The most noticeable aspect of the twelve buildings that line the southern side of Rynok Square can be found above the portal of Rynok 14, where a small sculpture of a winged lion holds a book with the date 1600. This is the Lion of Saint Mark the Evangelist, the Republic of Venice’s Coat of Arms. The building on which the sculpture stands is still known today as the “Venetian House” because it was once the residence of Antonio Massari, a Venetian ambassador to Lviv. The winged lion is symbolic of the Italian influence on the architecture of the city. Italian master craftsmen came to the city throughout the 16th and 17th centuries, fashioning much of Rynok Square and the surrounding walled city’s architectural style. Though many of the buildings on the Square still retain the names of such wealthy ambassadors and merchants as Massari, Roberto Baldinelli and Urbano Ubaldini, the Italian architects who designed so many of these structures are barely known, if at all. The names of these architects are forgotten today, but together they created far Eastern Europe’s greatest Renaissance cityscape. This legacy recreated Lviv, linking it with one of western Europe’s greatest artistic cultures.
The Lion of St. Mark sculpture above the portal to the Venetian House at 14 Rynok Square (Credit: Aeou)
Masters of the Architectural Universe
In almost every respect western Ukraine and Italy are different from one another. They may be on the same continent, but politically, economically and culturally they have little in common. This has not always been true, as can be seen by the Renaissance architecture prominent in Rynok Square and the surrounding streets of the Old Town. The fact that the Renaissance made it this far abroad, to a city on the fringes of Europe shows the power of this artistic and cultural movement. For Italian masters who made their way here, travel would have been unimaginably arduous by modern standards. At the very least, it would have taken several weeks to make the trip to Lviv. What made the Italians want to work in this far off land? The answers were popularity and opportunity. The movement that brought Italian architecture and culture to the farther reaches of the Polish-Lithuanian Commonwealth began in earnest when Bona Sforza, a member of the powerful ruling family of the Duchy of Milan, married King Sigismund I the Old in 1518. Italian and Italian-Swiss architects were soon invited to recreate, rebuild or fortify towns throughout the Commonwealth.
For Lviv this Italian connection happened at a fortuitous moment. In 1527 the city was largely ruined by a cataclysmic fire. With its Gothic architecture reduced to ashes, Lviv would have to be rebuilt. Fortunately, plenty of Italians were willing to offer their services. In return they were given citizenship. One of the first Renaissance style buildings constructed by an Italian master architect, Peter of Lugano, was the Dormition Church. Completed in 1559, it was unfortunately destroyed by a fire 12 years later. This turned out to be a minor setback as Italian architects went about constructing new townhouses, sacral edifices and redesigning fortifications. In 1589, the same year that the house at 14 Rynok was being completed, the Italian military engineer Bernardo Mornado consulted with the city on improvements to its existing fortifications, including the bastion systems. By this time, the Italians were firmly ensconced in the city’s professional life. They set up guilds and trade associations which protected their rights. Much of their work came from projects commissioned by wealthy private citizens, especially in Rynok Square.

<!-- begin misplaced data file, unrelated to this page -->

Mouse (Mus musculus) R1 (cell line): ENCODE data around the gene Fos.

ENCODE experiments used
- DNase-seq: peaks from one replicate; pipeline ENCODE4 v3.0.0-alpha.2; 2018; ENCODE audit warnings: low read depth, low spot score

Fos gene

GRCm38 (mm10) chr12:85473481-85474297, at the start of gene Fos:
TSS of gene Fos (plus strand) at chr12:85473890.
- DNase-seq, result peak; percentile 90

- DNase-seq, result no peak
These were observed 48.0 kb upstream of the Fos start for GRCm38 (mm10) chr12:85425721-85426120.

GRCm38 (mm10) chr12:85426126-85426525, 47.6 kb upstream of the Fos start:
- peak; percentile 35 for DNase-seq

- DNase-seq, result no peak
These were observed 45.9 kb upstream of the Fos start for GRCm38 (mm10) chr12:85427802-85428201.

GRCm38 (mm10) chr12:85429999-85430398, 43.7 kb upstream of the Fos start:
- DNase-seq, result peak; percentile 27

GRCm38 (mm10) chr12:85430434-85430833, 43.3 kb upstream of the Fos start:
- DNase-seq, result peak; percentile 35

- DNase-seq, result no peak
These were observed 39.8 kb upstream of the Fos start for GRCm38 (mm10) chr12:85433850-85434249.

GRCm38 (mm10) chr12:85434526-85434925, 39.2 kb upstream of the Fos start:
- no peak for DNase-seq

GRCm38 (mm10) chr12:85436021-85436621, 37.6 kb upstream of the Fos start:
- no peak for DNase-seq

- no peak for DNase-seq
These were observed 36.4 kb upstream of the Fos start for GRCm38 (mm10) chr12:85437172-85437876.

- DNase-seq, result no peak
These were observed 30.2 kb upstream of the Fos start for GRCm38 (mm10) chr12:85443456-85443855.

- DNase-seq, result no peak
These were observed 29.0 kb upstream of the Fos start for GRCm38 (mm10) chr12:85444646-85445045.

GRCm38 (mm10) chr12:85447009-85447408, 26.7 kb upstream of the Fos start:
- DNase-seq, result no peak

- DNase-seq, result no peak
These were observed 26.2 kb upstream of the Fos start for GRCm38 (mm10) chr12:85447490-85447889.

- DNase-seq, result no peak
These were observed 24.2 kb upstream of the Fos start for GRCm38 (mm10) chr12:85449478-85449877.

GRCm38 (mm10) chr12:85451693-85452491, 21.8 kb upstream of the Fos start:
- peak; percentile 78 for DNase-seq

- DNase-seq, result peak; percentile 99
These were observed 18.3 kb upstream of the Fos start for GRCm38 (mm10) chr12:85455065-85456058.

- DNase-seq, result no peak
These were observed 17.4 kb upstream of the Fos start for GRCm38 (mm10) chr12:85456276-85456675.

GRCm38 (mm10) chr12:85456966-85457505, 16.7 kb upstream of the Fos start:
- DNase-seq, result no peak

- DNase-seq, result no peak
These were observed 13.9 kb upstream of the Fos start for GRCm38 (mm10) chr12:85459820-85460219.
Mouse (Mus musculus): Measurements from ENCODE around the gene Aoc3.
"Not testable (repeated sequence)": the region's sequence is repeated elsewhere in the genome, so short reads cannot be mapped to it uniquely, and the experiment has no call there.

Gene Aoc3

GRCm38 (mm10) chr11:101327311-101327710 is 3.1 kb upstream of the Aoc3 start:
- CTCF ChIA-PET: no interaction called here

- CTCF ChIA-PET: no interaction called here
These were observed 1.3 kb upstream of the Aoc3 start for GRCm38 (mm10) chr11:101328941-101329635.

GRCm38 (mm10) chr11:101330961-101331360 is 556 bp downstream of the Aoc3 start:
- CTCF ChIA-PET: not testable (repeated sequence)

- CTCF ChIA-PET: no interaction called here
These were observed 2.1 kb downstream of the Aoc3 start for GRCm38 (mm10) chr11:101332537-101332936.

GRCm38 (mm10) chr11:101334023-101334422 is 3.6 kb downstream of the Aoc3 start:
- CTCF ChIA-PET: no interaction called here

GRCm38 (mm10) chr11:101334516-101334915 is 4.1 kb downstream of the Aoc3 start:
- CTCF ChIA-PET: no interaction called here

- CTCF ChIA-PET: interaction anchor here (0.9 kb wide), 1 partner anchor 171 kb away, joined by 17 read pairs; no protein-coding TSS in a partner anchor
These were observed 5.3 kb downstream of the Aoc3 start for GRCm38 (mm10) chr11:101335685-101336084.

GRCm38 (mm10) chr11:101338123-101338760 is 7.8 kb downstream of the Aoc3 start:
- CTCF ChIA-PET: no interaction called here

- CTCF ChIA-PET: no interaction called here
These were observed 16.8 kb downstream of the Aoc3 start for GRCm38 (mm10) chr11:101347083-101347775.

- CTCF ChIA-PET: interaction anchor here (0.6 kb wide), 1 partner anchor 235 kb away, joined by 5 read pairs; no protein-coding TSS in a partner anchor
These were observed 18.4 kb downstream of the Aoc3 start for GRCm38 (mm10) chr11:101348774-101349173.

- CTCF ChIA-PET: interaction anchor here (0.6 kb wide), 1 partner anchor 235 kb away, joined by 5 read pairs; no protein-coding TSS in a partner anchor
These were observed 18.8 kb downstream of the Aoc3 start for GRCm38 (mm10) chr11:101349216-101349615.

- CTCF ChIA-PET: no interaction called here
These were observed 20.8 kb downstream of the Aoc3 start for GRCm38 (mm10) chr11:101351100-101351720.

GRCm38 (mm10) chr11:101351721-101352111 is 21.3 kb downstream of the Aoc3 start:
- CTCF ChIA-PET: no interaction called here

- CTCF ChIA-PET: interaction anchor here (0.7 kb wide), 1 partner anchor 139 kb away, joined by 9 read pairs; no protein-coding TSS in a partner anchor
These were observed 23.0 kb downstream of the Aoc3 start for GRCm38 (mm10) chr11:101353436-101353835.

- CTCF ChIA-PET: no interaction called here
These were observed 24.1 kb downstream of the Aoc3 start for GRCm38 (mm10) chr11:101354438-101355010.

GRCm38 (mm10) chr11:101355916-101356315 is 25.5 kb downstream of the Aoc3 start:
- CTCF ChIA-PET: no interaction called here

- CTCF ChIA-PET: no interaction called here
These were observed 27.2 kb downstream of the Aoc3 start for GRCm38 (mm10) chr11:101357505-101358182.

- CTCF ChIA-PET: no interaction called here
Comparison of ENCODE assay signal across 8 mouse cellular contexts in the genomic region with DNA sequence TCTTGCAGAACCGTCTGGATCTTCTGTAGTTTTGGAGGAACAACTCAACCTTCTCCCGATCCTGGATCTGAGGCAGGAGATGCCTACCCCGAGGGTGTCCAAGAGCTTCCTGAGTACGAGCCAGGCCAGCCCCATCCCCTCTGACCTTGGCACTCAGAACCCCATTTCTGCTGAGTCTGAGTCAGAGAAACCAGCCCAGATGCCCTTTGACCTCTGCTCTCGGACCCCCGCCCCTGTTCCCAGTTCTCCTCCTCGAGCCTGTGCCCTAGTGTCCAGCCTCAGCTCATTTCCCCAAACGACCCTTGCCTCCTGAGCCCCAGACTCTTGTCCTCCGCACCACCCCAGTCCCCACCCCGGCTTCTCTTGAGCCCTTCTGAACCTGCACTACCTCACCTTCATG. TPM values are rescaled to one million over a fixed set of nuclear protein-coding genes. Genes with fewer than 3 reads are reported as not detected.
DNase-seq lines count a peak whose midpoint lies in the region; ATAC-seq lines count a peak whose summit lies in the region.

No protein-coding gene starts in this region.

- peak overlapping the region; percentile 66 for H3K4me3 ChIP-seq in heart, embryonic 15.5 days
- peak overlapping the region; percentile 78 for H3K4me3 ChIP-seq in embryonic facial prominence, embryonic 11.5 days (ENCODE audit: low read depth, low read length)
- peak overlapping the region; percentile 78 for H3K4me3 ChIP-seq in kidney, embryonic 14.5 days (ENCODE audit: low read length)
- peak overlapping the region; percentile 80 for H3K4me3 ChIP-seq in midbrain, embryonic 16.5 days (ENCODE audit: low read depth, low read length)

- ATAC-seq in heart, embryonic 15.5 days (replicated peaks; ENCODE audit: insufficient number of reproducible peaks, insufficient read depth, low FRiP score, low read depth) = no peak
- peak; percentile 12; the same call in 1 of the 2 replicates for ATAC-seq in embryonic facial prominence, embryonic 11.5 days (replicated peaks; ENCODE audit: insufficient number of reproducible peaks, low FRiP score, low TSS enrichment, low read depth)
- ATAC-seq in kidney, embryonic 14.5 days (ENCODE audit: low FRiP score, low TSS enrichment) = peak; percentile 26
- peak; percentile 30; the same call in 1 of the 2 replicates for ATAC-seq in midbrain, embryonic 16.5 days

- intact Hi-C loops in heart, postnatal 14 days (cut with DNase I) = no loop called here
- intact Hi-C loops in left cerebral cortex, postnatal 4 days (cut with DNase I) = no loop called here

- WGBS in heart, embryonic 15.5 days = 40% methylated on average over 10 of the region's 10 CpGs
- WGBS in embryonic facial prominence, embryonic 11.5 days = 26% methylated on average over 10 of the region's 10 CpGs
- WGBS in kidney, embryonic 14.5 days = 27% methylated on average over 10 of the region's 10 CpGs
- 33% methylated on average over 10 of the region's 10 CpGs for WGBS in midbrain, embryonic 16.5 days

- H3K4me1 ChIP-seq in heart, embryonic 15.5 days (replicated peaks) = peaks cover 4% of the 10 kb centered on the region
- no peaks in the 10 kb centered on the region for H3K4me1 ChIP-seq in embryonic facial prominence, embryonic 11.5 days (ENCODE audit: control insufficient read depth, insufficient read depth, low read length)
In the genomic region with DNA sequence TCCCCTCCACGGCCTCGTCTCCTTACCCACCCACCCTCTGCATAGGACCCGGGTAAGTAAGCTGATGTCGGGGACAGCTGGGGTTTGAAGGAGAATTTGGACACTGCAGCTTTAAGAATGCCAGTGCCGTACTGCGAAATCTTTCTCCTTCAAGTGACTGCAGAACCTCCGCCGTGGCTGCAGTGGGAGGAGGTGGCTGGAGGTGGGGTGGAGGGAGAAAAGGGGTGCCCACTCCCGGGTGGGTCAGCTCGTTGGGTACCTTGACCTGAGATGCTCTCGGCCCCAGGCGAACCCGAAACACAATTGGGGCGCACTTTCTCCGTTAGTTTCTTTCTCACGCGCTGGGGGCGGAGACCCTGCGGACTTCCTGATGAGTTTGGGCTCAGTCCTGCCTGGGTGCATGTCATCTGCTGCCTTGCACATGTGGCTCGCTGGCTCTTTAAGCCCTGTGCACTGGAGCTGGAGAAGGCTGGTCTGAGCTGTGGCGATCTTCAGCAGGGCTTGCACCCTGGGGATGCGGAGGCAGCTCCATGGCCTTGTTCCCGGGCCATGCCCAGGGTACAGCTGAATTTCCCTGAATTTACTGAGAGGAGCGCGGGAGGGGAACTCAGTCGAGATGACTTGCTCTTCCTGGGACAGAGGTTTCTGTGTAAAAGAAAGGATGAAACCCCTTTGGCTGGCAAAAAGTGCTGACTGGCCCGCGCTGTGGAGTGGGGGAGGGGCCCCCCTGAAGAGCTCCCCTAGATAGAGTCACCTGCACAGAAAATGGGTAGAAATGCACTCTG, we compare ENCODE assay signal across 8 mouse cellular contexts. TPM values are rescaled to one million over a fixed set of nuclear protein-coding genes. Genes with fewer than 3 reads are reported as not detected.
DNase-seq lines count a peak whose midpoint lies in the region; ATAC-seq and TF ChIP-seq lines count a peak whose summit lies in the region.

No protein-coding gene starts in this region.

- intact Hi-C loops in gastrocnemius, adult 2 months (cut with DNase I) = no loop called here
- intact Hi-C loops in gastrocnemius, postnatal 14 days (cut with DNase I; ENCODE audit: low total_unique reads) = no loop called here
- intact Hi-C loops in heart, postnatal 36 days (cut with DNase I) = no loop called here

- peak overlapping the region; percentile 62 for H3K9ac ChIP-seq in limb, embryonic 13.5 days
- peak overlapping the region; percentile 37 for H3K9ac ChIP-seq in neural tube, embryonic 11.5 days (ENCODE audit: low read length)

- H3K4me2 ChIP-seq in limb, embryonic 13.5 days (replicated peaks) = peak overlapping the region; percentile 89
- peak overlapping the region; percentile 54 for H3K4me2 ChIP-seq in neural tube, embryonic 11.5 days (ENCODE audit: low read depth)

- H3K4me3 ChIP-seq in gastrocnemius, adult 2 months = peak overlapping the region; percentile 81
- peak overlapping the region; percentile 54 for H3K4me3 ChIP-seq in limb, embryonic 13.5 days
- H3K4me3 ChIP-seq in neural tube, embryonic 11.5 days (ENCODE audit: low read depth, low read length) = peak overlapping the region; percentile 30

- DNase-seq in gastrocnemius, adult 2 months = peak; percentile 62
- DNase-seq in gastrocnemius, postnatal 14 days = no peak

Renaissance Men – Italian Masters Recreate the Cityscape
The two most important Italian architects in Lviv’s reconstruction were Peter Barbon and Paulo Romano. Barbon was the elder in this relationship with Romano acting as his younger colleague. Barbon’s greatest work, the Korniakt Tower, has been called the best Renaissance tower in all of the Polish lands. Romano led the construction of the adjacent Dormition Church, where he integrated Renaissance elements with traditional Ukrainian Orthodox sacral architecture. Romano also designed the Church of St. Andrew (Bernadine Church) and went on to do consulting work on the city’s fortifications. Both men excelled in creating Renaissance style private residences, several of which are among the most famous buildings in Rynok Square today. These include the Korniakt Palace at Rynok 6 designed by Barbon and a second house for Antonio Massari designed by Romano at Rynok 24.
Another palace worthy of mention can be found just a few doors down from the Venetian House. This is the former Gutteter Palace at Rynok 18. Many of the palace’s Renaissance elements were lost in an 18th century reconstruction, but before then it displayed such magnificence that the Polish King waived it from the usual hospitality tax. This in spite of the fact, that Gutteter was one of several German burghers who could easily afford it. Such wealthy merchants and tradesmen in Lviv provided the patronage that made such works architecturally possible. The upshot was a Rynok Square, totally recreated in a Renaissance fashion that still predominates today.
A European & World Heritage
According to the Center for Urban History of East Central Europe, 33 of the 44 buildings in Rynok Square are done all or partly in Renaissance style (9 of 12 on the square’s southern side). This compared with 12 of 44 with Baroque stylistic elements and 5 of 44 featuring Neo-Classical traits. All of this adds up to the fact that Rynok Square is today the eastern most example of Italian Renaissance residential architecture in Europe. Little wonder that Lviv’s Old Town has attained UNESCO World Heritage Site status. The work of Italian Renaissance Masters, whether unknown or largely forgotten lives on in the most unlikely of places, western Ukraine.